The Catacombs Catacombs Reference Library
An outer space answer to Earthquake

The networks are worried

This was an agency news report by Jay Sharbutt for Associated Press that was syndicated to local newspapers in the USA on 3 September 1975 and later. Other titles included "Space 1999 Given High Rating" and "Space 1999 - The networks are worried"

By JAY SHARBUTT AP Television Writer

New York (AP) - Okay, Trekkies, the relief crew for the Enterprise is checking in, but they're on Moonbase Alpha now and you'll have to study the TV listings to learn if you'll see them in your area.

For civilians, this means a new British-made science fiction series called "Space: 1999" is afoot. Its makers hope it'll capture the rapture viewers have shown for the old "Star Trek" series.

Judging from a look at the first episode of "Space: 1999," this syndicated hour-long series may be a winner, if only for its outstanding outer-space special effects. They are fantastic.

The show stars "Mission Impossible" veterans Martin Landau and Barbara Bain as the commander and chief medical officer, respectively, of an internationally manned space station on the moon.

Barry Morse, best known as the detective who chased the fugitive on "The Fugitive," also is a regular, playing a scientist who helps run the moon base and supply grim looks. The cause of grimnity in the opening show is a mysterious sickness causing horrible deaths to anyone working near or flying over a section of Moonbase Alpha's nuclear waste system.

No, it isn't radiation sickness. We won't reveal what it is, but it is jeopardizing a planned rocket launch from the moon, or what Landau modestly calls "the spaceflight of the century."

The nuclear waste has been shipped up from planet earth -let's hear a big boo, now, for the earth - and you know that sooner or later it's going to blow and cause no end of trouble.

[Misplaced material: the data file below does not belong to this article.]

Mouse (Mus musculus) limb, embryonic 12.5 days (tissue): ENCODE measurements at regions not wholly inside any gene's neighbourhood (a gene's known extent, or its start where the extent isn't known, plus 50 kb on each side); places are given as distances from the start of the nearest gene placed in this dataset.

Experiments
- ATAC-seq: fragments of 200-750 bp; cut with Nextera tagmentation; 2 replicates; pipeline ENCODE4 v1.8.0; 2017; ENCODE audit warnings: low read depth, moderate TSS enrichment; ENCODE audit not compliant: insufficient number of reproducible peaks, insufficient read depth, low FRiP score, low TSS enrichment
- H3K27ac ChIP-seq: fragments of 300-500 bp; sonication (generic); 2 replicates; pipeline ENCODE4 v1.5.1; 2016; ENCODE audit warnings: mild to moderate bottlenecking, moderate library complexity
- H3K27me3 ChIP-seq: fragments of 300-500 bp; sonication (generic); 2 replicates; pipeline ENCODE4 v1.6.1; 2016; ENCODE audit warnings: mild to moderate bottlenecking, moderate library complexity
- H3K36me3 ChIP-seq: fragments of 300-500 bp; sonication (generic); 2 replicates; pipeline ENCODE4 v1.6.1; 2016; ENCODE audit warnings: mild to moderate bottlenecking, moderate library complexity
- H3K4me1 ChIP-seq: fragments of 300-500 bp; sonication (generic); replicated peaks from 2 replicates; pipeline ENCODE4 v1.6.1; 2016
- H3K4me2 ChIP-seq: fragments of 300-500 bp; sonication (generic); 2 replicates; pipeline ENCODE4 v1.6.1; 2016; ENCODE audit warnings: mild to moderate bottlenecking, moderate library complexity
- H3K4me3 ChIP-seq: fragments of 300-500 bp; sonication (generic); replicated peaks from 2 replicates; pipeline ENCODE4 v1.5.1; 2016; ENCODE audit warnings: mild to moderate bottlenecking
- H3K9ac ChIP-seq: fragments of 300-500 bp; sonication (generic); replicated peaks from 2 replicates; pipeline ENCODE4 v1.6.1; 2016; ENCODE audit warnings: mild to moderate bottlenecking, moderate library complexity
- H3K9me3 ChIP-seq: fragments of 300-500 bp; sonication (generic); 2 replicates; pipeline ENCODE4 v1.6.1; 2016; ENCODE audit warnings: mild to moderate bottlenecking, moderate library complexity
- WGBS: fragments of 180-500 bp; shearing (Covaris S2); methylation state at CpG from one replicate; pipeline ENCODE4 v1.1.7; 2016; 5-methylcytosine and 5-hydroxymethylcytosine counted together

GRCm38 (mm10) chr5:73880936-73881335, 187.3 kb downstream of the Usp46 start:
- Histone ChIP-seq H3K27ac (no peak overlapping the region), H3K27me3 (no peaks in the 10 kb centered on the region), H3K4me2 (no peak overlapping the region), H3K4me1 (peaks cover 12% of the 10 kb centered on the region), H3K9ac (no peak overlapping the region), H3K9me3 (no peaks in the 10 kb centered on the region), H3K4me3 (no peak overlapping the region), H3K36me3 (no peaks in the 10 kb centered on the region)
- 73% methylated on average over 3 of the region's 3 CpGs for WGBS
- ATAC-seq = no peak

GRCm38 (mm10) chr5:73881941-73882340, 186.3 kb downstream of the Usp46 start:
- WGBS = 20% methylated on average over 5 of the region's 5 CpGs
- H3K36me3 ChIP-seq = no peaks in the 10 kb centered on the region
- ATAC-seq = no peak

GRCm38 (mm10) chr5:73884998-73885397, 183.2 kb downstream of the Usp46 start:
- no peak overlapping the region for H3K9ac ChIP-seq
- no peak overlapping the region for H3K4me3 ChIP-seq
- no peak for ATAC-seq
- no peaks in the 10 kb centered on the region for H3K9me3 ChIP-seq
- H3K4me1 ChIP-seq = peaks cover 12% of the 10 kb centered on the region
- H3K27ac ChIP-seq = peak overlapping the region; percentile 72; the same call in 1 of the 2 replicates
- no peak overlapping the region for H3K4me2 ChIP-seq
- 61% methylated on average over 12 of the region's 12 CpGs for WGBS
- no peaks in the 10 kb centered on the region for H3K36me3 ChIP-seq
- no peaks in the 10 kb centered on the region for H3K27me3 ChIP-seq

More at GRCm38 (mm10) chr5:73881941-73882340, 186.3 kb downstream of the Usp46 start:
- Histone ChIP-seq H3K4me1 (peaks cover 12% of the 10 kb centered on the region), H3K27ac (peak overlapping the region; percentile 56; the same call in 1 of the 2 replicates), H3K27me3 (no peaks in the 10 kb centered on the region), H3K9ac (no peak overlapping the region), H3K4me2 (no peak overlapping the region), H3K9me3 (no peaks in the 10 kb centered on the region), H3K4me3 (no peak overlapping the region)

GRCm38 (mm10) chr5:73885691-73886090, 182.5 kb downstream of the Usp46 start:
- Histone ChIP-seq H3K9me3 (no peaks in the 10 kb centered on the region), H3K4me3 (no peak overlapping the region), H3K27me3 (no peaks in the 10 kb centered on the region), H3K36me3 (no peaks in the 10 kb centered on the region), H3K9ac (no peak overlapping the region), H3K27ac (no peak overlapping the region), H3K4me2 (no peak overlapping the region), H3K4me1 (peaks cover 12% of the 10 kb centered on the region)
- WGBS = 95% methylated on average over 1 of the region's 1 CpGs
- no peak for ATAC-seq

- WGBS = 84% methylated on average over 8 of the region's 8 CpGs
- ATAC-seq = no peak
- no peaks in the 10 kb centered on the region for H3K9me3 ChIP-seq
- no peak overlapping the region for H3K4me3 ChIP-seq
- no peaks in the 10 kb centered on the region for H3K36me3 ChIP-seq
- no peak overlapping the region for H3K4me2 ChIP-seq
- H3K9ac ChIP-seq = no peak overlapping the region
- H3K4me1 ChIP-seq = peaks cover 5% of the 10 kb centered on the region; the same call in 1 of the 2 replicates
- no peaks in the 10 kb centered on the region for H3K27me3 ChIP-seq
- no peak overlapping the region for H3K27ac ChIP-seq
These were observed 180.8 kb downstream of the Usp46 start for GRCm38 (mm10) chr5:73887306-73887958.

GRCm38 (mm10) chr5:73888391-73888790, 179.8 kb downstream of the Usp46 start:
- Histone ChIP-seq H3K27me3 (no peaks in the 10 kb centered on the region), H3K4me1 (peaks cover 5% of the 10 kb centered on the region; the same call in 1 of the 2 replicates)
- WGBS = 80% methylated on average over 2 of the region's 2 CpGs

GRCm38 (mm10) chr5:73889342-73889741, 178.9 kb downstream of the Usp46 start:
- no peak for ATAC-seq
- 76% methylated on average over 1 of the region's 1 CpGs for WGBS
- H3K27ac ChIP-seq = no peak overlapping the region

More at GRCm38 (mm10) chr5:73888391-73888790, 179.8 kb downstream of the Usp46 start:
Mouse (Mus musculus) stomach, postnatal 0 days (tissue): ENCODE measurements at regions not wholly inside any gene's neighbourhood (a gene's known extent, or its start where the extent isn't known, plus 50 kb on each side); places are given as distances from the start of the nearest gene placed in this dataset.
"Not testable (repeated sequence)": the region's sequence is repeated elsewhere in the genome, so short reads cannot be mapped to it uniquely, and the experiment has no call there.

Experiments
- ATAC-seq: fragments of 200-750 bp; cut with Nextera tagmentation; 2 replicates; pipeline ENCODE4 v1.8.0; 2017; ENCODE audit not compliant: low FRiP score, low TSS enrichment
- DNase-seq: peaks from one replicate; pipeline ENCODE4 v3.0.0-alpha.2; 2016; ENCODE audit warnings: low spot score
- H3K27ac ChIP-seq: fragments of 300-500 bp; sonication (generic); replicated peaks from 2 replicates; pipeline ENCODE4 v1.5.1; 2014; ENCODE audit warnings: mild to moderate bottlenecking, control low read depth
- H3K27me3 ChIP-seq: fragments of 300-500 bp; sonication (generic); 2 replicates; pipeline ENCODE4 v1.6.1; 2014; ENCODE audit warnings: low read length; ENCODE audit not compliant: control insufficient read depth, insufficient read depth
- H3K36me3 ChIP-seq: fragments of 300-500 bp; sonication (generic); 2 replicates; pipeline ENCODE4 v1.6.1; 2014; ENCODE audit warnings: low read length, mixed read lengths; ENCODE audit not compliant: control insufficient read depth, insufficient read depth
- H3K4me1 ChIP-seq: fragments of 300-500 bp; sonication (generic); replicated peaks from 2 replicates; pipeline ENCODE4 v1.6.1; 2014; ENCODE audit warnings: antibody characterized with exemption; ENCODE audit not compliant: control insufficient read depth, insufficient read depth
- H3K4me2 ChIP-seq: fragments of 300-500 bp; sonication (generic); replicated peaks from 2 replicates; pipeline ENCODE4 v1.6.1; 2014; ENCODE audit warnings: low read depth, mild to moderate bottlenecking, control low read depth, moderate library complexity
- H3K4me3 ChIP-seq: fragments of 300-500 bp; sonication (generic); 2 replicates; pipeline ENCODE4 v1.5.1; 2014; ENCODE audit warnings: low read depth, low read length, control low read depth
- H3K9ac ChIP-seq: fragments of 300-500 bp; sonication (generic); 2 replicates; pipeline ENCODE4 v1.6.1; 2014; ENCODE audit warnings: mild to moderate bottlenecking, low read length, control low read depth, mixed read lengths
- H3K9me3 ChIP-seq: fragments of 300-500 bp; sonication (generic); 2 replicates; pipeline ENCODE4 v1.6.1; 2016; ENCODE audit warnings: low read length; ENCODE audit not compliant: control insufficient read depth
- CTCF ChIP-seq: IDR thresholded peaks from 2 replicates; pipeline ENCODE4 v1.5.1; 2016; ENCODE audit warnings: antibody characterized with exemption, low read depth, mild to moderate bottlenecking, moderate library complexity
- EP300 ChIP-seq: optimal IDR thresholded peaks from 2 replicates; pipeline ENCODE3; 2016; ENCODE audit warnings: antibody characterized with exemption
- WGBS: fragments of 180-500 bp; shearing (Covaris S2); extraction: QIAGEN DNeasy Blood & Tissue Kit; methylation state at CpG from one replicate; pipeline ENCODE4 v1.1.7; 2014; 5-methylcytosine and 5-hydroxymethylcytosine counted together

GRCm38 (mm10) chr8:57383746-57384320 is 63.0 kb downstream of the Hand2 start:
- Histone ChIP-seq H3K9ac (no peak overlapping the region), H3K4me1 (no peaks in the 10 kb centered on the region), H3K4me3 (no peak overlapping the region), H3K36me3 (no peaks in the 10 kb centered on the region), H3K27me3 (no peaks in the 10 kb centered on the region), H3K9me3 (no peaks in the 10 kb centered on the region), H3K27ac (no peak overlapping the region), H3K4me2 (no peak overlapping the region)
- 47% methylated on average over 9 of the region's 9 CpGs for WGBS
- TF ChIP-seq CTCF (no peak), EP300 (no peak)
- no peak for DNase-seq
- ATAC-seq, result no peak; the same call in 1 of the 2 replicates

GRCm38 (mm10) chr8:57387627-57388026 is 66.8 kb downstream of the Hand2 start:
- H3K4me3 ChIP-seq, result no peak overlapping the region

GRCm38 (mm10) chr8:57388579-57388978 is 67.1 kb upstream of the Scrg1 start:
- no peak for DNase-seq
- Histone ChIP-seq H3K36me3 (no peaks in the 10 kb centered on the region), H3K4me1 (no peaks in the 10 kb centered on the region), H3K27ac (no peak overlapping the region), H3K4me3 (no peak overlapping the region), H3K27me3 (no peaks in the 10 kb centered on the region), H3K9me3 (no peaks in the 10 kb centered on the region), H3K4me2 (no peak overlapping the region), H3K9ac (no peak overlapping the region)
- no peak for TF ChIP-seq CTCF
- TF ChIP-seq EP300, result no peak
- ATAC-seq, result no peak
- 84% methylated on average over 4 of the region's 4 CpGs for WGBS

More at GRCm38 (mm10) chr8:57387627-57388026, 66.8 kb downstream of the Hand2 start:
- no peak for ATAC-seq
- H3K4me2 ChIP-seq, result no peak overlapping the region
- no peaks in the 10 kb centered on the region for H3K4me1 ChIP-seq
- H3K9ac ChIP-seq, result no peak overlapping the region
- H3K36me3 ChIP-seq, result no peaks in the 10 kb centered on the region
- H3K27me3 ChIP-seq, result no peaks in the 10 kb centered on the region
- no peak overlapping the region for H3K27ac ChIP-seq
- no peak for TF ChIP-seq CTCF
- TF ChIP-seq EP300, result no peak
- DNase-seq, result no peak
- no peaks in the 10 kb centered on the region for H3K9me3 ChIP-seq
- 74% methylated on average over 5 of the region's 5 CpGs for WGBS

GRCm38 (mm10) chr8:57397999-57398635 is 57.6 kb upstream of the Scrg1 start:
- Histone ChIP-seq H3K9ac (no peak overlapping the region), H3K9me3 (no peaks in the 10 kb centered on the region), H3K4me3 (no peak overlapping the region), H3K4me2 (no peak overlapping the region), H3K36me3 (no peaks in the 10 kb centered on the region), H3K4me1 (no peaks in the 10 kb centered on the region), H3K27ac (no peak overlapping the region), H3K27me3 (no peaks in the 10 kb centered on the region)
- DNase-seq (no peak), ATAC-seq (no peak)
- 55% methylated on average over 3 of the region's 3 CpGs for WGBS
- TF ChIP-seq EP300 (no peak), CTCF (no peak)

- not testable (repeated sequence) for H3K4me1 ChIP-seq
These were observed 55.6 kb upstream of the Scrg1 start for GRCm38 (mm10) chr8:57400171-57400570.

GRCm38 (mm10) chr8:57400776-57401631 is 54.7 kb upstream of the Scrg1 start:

Woe time starts when one waste disposal area, unused since 1994 and presumed dormant, shows a dramatic rise in heat levels.

"It's incomprehensible." Landau says. "Heat without atomic energy."

Yep, the thing goes boom. But it's a burp compared to the blow building up in an active nuclear waste area, which has 140 times the amount of hot trash than area one.

Amid many serious words and superb special effects shots of space shuttles at work and in distress, area two blows, despite frantic efforts to keep the explosion down to poof size.

In what seems an outer-space answer to the big moment in "Earthquake", right down to the basso rumbles, the moon and Moonbase Alpha with it are blown out of earth orbit to Somewhere Out There.

Landau and some of the 310 other staffers at the base are seen grimacing mightily as strong G-forces crush them flat on the floor.

Alas, the dramatic effect is negated as the pilot of a shuttle craft, flying near the moon at blast time, says after hearing Landau's gasping voice on the radio: "Thank God, you're okay."

But no matter. It's fun to watch and if the dialogue improves, "Space: 1999" may have a profitable future in showing that all the universe is a stage.

It was rejected by the networks for various reasons, but its makers say it has begun or will start on 146 TV stations this month and the next. So check your local listings. You too, Capt. Kirk.